If you've reviewed any books in the Unearthing Ancient Worlds Series, leave a comment with the link, and I'll post it here.

Sunday, May 11, 2008

This Week's Bestselling Picture Books from the New York Times

Have you checked out the special children's book section in the New York Times this weekend? There are lots of reviews on a variety of children's books.

Also, after 10 years (10 YEARS!!!!!), the Harry Potter series is off the list. Dwight Garner has an interesting article about J.K. Rowling's reign.

And while we're at it, check out this week's bestselling picture books.

1. Read All About It!, by Laura Bush and Jenna Bush. Illustrated by Denise Brunkus.
Despite numerous negative reviews, the first-lady and recently-wed first daughter's picture book about a boy who discovers he likes to read is at the top of the list. Speaking of reviews, check out Roger Sutton's review of this book in the New York Times.

2. Gallop!: A Scanimation Picture Book written and illustrated by Rufus Butler Seder
Now here's a book that is worthy of its spot on the list (this its the 25th week on the list, in fact). By flipping through the book you can see a horse galloping, an eagle soaring, and many other animals in movement. The content rhymes and has funny replies that will leave your child laughing. I even saw a board book version at my local bookstore the other day.

3. Dirt on My Shirt, by Jeff Foxworthy. Illustrated by Steve Bjorkman. Here's another book whose place on the list is probably propelled by its author's fame. It's a collection of poems that will probably get a chuckle or two out of your child.

4. Alphabet , by Matthew Van Fleet. In its fourth week on the list, this interactive alphabet book showcases a TON of plants and animals. With different textures, flaps, foils, and pull-tabs, it will definitely keep your preschooler occupied for a while.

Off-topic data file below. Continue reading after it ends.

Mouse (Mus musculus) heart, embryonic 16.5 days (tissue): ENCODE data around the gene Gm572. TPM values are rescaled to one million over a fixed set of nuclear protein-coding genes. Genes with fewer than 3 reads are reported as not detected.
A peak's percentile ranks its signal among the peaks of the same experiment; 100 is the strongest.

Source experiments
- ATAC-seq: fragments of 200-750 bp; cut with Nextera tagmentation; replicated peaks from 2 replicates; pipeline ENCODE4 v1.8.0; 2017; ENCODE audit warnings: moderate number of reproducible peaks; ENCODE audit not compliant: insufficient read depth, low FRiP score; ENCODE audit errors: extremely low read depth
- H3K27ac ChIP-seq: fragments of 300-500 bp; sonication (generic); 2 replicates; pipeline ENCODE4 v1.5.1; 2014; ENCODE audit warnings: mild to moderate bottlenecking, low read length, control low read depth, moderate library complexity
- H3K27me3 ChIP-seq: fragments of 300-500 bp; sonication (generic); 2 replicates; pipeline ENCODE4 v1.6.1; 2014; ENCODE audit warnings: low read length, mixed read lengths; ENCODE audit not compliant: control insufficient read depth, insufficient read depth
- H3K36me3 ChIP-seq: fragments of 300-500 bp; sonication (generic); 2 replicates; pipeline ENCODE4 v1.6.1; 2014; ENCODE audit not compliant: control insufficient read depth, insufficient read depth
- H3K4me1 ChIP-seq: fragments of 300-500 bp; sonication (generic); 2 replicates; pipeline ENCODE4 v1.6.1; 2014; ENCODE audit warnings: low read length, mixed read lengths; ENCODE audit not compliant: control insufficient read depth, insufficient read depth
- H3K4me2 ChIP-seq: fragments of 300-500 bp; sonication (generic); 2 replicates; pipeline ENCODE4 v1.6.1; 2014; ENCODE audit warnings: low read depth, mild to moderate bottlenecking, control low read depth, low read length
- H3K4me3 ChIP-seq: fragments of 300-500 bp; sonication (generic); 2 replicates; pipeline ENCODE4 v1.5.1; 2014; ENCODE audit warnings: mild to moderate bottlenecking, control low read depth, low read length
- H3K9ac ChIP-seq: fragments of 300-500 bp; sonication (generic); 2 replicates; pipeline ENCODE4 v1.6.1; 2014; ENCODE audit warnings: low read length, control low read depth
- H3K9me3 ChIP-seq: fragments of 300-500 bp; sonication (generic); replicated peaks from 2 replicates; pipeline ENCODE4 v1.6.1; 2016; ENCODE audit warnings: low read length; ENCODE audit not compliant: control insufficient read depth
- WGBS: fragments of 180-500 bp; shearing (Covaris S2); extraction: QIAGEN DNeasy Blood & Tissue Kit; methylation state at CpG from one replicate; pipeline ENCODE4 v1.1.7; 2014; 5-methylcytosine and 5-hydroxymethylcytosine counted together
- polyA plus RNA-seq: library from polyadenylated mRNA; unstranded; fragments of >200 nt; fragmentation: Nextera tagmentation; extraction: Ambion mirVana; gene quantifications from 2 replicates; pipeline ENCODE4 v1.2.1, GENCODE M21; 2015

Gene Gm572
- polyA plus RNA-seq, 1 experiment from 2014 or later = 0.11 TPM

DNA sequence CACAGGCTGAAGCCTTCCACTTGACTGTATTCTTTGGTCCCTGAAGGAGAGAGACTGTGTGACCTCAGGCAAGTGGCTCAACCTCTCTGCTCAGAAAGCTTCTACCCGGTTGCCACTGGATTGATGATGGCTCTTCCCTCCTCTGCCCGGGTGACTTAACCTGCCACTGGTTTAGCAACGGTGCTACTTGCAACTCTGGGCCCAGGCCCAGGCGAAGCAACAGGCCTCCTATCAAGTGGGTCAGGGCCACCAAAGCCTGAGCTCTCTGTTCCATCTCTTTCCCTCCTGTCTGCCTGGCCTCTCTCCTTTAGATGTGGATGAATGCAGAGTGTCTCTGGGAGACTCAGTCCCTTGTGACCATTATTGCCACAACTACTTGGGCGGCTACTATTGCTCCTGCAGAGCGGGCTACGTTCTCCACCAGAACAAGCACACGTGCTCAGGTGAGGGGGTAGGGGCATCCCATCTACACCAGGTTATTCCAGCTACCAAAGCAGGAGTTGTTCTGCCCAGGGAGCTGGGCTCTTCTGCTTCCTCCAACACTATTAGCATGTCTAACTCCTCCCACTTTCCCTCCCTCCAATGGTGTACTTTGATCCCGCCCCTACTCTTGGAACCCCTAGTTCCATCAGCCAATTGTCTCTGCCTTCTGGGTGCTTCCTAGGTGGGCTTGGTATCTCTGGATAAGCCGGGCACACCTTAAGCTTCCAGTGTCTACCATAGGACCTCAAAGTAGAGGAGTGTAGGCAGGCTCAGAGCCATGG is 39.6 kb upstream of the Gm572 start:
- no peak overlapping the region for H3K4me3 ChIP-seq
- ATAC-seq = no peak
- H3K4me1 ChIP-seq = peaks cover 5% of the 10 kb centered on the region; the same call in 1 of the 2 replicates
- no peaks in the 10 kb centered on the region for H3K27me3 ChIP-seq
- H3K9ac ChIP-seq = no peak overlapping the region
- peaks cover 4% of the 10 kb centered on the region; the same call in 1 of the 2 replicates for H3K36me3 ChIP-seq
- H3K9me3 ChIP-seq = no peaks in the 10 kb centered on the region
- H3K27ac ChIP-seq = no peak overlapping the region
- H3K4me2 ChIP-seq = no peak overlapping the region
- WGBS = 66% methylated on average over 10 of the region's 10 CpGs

5. Knuffle Bunny Too: A Case of Mistaken Identity, written and illustrated by Mo Willems. On the list for 26 weeks, Knuffle Bunny Too is the follow up to Knuffle Bunny: A Cautionary Tale. Here, little Trixie goes to school and discovers that her beloved Knuffle Bunny is NOT the only one in the world…oh boy. Willems illustrations and story had ME laughing out loud more than once. If you’re unfamiliar with Knuffle Bunny or Willems’ other works, I highly recommend you check him out.

6 Ladybug Girl, by Jacky Davis and David Soman. Illustrated by David Soman.
Meet a new kind of superhero who shows kids how to have fun in their own backyards. This would be a great choice for a younger sibling who always feel like they're "too little" to do the things their older siblings do.

7. Zen Ties, written and illustrated by Jon J. Muth.

In its 16th week on the list, this is a heartwarming story of a Buddist panda who encourages his nephew and friends to help a grouchy neighbor. They’re surprised by what they get in return.

8. My Dog May Be a Genius, by Jack Prelutsky. Illustrated by James Stevenson.
Poetry books sure are popular this week. This book of funny poems features a pig in a bathing suit, a skunk in a courtroom, a witch in a hardware store, and more.

9 Don't Bump the Glump!: And Other Fantasies, written and illustrated by Shel Silverstein.
Originally published in 1964, Shel Silverstein's first book of verse is still a hit with children and parents.

10. I Love You More, by Laura Duksta. Illustrated by Karen Keesler.
If you're looking for a sweet and sappy book that illustrates a mother's love for her child, look no further. This makes a great gift for a new mom or a great mother's day gift. There's still time to go out to your bookstore and grab a copy.

Happy Mother's Day everyone! I'm off for the rest of the day to do "mothery" stuff.